For the first time in my life, I have this week seen communists approvingly quoting the late anti-communist historian Robert Conquest. When asked who was worse, Stalin or Hitler, Conquest was not as ready to claim equivalence as one might assume of an historian of the Gulag. Yes, Stalin might have murdered more than Hitler, Conquest reflected, but then he had lots more time in which to do so. Finally, Conquest said: "Hitler just feels worse."
The re-emergence of this esoteric debate – a quarter of a century after the end of the Cold War – might seem odd but then British politics is convulsed by peculiarities at present. Until a week ago, I would have pointed to the election of Jeremy Corbyn as an example of the unusual times we live in. Yet the Labour Party raised the stakes by appointing Seumas Milne, an acting editor at the Guardian, to be its chief spin doctor. A week ago, we lived in unusual times; today, Labour Party politics looks nothing short of extraordinary.
The appointment of Milne stands out like a rose in a bed of thistles because, as you have probably heard already, he holds what are politely called "unconventional" views, particularly on the historical record of communism.
For Milne, "communism in the Soviet Union, eastern Europe and elsewhere delivered rapid industrialisation, mass education, job security and huge advances in social and gender equality". Never mind the 15 million killed in various terrors. As Milne revealingly puts it, if the obscene death toll attributed to the Soviet Union "becomes current currency, it adds credence to the Stalin-Hitler comparison". We couldn't have that now, could we?
Thus Milne has been branded a "Stalinist"' by his detractors. His supporters have responded by arguing Milne is at least partially right – Stalin was not as bad as Hitler – and have pointed to the words of Conquest and retorted: "Ah, but even anti-Sovietchik number one believed that Nazism was worse than Stalinism."
Whether the Soviet regime was as bad as the Third Reich is not a debate I wish to have here, though if you find yourself vying for the moral high ground with Adolf Hitler, I would suggest your political ideology is in trouble. The more interesting thing about Milne is how neatly his political positions fit inside a broader ideological framework in which human beings are not really human beings at all – but rather pawns to be evoked for the furtherance of political ends.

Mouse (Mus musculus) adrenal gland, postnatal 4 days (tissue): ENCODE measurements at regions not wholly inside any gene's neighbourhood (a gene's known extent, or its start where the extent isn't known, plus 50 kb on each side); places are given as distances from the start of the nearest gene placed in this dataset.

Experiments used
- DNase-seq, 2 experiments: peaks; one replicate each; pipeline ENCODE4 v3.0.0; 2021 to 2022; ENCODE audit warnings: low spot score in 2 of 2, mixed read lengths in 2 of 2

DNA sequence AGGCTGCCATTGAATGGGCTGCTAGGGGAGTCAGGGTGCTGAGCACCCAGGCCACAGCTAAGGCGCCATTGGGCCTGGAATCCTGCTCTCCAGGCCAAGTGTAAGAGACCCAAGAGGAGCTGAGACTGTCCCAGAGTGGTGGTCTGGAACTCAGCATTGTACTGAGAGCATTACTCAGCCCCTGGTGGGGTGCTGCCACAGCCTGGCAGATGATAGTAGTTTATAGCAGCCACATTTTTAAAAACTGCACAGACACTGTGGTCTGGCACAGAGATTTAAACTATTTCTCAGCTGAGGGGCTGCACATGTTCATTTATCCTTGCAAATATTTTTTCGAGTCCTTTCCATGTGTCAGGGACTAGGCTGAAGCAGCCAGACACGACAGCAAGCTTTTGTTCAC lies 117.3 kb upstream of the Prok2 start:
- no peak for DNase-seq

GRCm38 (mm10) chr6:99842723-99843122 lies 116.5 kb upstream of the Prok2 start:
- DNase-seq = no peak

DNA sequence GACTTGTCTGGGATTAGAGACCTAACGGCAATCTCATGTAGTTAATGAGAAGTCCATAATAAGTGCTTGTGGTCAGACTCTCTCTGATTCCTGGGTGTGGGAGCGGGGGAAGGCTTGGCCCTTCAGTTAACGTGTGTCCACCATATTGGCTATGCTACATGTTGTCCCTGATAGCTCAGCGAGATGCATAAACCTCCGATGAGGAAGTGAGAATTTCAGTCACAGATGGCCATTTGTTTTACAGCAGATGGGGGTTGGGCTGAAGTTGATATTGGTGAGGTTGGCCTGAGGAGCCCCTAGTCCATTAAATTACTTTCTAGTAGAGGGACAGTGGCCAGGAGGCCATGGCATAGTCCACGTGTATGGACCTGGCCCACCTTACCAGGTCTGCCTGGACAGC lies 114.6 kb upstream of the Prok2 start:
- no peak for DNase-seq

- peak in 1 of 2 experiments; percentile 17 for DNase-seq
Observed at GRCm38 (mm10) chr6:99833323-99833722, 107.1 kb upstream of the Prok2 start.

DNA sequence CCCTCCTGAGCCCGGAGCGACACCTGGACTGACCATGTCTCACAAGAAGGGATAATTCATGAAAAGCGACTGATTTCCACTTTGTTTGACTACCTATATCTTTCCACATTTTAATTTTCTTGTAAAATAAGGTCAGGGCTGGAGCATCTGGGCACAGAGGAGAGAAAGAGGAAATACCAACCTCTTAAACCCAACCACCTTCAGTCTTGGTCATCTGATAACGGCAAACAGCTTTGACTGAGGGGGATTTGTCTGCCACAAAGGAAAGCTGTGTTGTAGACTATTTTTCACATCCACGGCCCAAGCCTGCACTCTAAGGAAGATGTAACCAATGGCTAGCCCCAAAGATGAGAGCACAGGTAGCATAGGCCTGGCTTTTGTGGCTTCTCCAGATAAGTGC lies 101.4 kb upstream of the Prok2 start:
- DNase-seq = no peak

Thus the number of Stalin's victims is always revised down, while the deaths caused by, say, America and Britain's catastrophic war in Iraq are always inflated. As Milne admits, the importance of accuracy is secondary; of greater importance is whether or not the numbers "add credence" to a particular point of view.
Putting the Soviet Union to one side, Milne's proclivity for ideological abstractions over living people is demonstrated by the fact that the playing down of Soviet crimes is just one of the many strings to his anti-Western bow. As well as attempting to rehabilitate Stalin – Stalin! – Milne has penned articles in defence of Slobodan Milosevic, dictatorship in Iran and Cuba, Islamism in Tunisia, chauvinism in Russia and the jihadists who murdered British troops and Iraqi civilians with such fervour in post-Saddam Iraq.
The nature of the regime or movement sticking two fingers up at America is unimportant you see; what matters to Milne is that they point their AK47s at the Stars and Stripes. Ultimately, victims are only victims when their victimhood serves an anti-Western world view.
Mexican writer Octavio Paz once said Conquest's books on the Soviet Terror had "closed the debate" on Stalinism. In a literal sense this is true: few today bother to devote themselves to the creation of the sorts of societies envisioned by Stalin and Lenin. But like Milne, many people still lug around a yearning for utopia.
They are desperate (or so they think) to make the world a "better place" and thus are willing to believe a goldfish is a racehorse – that dictators are liberators, that Vladimir Putin's invasion of Crimea was "clearly defensive" and the Nazi-Soviet Pact was "an instrument of defence, not aggression" (Milne's words).
In the end, the political trajectory of Milne and those like him offer a striking example of how the desire to believe in something carries its own dangers. The Soviet apologetics, the unremitting search for a worthy third world revolution, the fawning over the thug in the Kremlin – all show what happens when politics meets religion; or more accurately, when politics becomes a religion, and where those unfortunate enough to live under governments and movements that confirm a pre-existing world view are effectively non-people, sacrificed on the altar of idiotic anti- Americanism.
Here in the West, educated people have long proclaimed the death of religion – while simultaneously channelling their own religious impulses into political manias and other "secular" concerns. Thus it is more truthful than most commentators realise when they attribute the rise of Corbyn to his giving Labour activists "something to believe in". The need for "another world" is as strong as ever, even among those who consider themselves free of such humbug.
Thus, Milne resembles the communist fellow travellers the writer Arthur Koestler once described as peeping Toms, peering through a hole in the wall at history while not having to experience it themselves. Milne is another of those dull fellows who loves "humanity" yet hates people – or who is at least willing to throw the latter under the proverbial bus (or Soviet tank) as long as it keeps his own ideological house of cards intact.